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Pulitzer winner counsels students on using media

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Pulitzer winner counsels students on using media

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By Miharu Sugie, News Staff

From newspapers to radio and television, and now online news and social media, the platform in which people communicate and merge with media has changed. And as the industry changes, the key storytellers of the industry have to change and become entrepreneurial, said Ellis Henican, a Pulitzer Prize-winning Newsday columnist, New York Times Best selling author and radio and television personality.

“As we deal with the changing media landscape, technology continues to change,” Henican said. “Whatever the technology, it really comes back to stories.”

In front of a projected image of himself speaking on a news channel, Henican spoke to about 60 students – many who are taking communications studies courses – and his long-time friend, Bill Lancaster, a communications studies professor at Northeastern.

“You can look at any culture,” Henican said. “There are always stories, it comes from something innate in us. How do we share the experiences we’ve had with the people we care about?”

Henican, who grew up in a family of storytellers in New Orleans, said that in the world of communications, people in journalism, public relations, advertising or any related career, has the responsibility of the storyteller. Storytellers, according to Henican, have to communicate with people and facilitate this communication between people, to creatively teach people about the world they live in. Statistics can only tell so much about what happened; stories, on the other hand, evoke emotion to the reader, according to Henican.

Now, with the push for the media to go online, Henican said people like him are forced to do a variety of things like updating their Twitter accounts, writing books, etc. In the end, it all involves finding stories that are interesting.

“We have a blessed opportunity to make people think about something, think about something that’s hard,” Henican said.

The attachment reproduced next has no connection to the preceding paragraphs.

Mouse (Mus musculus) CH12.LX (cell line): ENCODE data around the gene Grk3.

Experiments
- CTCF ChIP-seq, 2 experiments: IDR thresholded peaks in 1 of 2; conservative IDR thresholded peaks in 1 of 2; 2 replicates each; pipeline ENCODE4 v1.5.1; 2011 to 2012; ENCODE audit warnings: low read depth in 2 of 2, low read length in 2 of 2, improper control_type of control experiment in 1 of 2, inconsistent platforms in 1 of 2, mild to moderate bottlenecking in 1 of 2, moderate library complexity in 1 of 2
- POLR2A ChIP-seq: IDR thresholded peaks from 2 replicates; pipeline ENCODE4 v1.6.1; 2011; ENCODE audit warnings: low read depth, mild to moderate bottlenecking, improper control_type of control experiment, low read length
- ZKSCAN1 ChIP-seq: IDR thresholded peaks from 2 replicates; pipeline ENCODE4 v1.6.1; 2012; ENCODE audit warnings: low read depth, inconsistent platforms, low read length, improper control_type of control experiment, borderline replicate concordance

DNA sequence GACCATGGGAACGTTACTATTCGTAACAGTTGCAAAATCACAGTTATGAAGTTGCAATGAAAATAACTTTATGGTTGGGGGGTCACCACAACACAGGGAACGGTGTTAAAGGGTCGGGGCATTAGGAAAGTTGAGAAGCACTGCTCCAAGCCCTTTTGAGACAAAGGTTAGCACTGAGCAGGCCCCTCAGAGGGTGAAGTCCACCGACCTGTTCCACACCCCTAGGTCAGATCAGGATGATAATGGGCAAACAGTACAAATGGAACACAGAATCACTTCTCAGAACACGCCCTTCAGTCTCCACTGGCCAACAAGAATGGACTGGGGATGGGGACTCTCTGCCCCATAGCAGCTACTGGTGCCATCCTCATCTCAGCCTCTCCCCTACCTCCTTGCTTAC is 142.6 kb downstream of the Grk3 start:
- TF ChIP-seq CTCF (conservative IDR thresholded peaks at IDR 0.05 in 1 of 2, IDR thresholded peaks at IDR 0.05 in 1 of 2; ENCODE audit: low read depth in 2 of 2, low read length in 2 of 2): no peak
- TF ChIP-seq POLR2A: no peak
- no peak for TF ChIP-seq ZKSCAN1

The communications field that many students pursue is a field that allows for a variety of career paths and opportunities, said Henican. When he started out as a young reporter in Kentucky, he said he didn’t think he was capable of writing books, becoming a radio personality, etc.

“You have to recognize what you’re good at, what you hate, what you’re comfortable with,” Henican said.

Caroline O’Brien, a sophomore communications major and business minor who sat in the audience, said that Henican’s words were “very reassuring.”

Currently, O’Brien is taking a course on public speaking. She said that seeing how Henican engaged with the audience through various gestures and tones opened her eyes to the different applications of communications skills like public speaking.

In Henican’s case, his skills in storytelling and communicating with people were polished throughout the years, and gave him different career paths. When he was a young reporter at the Kentucky Post, he managed to persuade the mother of a murder victim to open up to him. As he moved onto appearing on television, he appeared as the liberal representative and debated with Bill O’Reilly from Fox News’s “The O’Reilly Factor.” Henican recounted that sometimes, loyal Fox News fans would approach him on the streets and tell him “You know, I don’t agree with anything you say,” the highest praise he said he has ever received. The Newsday columnist said he collaborated with NFL coach Sean Payton to co-author “Home Team: Coaching the Saints and New Orleans Back to Life,” and even did some stand-up comedy in the past.

After listening to the New Orleans native, undeclared freshman Yo-Yo Fu, who also does stand-up comedy, said he realized he should put himself out there like Henican did. Henican, who juggles nine jobs, said that he loves challenges, as it forces him to become more entrepreneurial.

“I would urge all of you to listen to people who have different opinions than you,” Henican said. “It might piss you off, but with today’s media you can listen to just the people who you agree with, but you’re not going to learn much. It’s a good challenge. I promise you it’ll make you smarter and interesting.”

Photo by Arzu Martinez

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Pulitzer winner counsels students on using media